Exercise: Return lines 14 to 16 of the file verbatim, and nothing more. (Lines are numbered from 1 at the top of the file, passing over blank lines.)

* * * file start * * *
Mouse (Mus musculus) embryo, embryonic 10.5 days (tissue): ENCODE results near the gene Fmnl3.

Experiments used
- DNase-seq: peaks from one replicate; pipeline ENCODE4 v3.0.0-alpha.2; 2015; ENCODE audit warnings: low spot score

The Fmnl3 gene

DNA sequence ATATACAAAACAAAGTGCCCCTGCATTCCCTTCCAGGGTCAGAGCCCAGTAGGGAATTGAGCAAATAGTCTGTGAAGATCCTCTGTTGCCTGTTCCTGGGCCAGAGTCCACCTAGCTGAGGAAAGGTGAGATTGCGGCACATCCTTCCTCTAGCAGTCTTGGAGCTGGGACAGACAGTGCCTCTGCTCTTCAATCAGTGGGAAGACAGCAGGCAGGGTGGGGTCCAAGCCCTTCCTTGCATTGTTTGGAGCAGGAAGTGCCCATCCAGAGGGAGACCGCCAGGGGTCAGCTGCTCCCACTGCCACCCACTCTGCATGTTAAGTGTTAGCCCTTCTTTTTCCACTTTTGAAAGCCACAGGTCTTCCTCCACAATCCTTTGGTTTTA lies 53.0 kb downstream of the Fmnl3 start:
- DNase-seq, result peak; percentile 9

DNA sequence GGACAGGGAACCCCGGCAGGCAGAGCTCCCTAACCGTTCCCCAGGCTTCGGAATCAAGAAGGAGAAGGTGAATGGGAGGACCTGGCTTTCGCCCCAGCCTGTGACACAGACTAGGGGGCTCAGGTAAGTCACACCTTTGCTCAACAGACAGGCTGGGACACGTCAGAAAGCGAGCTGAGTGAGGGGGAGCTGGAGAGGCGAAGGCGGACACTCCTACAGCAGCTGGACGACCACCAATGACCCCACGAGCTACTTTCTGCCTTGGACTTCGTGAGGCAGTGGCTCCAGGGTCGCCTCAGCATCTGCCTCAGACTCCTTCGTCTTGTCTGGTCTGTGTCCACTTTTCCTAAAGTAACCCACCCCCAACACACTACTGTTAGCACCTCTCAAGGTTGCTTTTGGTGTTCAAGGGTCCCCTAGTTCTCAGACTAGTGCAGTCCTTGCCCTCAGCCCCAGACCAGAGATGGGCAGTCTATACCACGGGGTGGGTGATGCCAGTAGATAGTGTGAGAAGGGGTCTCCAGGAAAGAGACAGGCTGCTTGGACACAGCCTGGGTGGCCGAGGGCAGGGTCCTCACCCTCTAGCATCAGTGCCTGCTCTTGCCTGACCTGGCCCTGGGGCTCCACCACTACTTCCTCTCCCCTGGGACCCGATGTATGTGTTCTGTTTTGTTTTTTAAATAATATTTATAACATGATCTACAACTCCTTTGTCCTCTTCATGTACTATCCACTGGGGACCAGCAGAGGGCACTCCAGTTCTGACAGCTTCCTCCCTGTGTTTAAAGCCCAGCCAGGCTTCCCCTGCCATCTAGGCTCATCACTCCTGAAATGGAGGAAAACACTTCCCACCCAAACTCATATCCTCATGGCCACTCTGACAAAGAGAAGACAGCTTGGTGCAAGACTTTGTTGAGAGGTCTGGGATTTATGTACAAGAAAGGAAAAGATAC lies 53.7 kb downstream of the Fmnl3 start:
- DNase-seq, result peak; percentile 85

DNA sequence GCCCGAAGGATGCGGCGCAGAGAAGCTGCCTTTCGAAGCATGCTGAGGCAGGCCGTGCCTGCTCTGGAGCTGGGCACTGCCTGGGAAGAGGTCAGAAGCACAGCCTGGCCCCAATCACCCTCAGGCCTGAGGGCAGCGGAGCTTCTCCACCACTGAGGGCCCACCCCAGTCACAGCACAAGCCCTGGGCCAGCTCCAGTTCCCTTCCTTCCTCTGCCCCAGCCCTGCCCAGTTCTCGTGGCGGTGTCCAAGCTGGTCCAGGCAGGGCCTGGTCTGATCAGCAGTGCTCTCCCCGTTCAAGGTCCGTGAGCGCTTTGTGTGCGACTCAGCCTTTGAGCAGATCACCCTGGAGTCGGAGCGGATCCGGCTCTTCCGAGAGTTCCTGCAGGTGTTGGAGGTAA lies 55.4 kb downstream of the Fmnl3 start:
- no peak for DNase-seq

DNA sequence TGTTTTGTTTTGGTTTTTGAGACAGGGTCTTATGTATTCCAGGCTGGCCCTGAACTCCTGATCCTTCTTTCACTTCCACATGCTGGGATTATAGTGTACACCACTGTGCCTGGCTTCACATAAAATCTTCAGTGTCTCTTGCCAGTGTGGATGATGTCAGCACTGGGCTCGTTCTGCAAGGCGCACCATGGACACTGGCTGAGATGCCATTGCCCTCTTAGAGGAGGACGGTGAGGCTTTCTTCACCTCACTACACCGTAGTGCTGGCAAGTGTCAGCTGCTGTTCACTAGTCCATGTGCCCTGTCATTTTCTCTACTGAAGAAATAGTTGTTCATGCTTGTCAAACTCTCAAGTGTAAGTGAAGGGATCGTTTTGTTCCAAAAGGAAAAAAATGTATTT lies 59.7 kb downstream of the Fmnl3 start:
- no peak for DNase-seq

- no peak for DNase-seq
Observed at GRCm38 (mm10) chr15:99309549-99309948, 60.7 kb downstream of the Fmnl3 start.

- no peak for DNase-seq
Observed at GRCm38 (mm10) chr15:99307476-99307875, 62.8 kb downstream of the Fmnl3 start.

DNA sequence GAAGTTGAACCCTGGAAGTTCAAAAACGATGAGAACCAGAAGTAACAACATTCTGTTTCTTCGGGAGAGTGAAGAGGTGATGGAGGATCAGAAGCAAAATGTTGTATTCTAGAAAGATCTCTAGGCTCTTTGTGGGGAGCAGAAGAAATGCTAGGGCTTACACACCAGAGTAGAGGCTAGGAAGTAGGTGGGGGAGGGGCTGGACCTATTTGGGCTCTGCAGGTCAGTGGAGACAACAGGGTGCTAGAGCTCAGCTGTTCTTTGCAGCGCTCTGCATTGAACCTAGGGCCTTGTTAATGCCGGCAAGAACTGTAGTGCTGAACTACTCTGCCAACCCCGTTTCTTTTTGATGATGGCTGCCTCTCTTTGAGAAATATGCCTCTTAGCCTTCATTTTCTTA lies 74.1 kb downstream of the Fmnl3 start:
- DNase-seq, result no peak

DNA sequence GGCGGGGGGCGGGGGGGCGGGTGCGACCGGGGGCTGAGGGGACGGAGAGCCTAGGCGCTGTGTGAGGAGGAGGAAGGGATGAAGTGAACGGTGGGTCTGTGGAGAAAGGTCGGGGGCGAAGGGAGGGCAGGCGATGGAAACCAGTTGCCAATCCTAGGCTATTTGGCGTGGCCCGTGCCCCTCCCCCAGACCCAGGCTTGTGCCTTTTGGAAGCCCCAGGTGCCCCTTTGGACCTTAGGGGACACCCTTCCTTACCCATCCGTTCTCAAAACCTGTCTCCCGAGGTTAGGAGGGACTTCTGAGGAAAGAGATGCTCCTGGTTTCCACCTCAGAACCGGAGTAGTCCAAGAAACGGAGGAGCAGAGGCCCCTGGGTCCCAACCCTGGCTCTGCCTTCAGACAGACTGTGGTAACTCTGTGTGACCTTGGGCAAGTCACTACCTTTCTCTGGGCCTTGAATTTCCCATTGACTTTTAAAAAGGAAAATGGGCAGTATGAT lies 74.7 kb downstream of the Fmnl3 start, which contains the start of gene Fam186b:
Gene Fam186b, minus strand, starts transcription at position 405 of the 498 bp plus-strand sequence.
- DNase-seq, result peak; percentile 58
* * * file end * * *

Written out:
Observed at GRCm38 (mm10) chr15:99309549-99309948, 60.7 kb downstream of the Fmnl3 start.

- no peak for DNase-seq
Observed at GRCm38 (mm10) chr15:99307476-99307875, 62.8 kb downstream of the Fmnl3 start.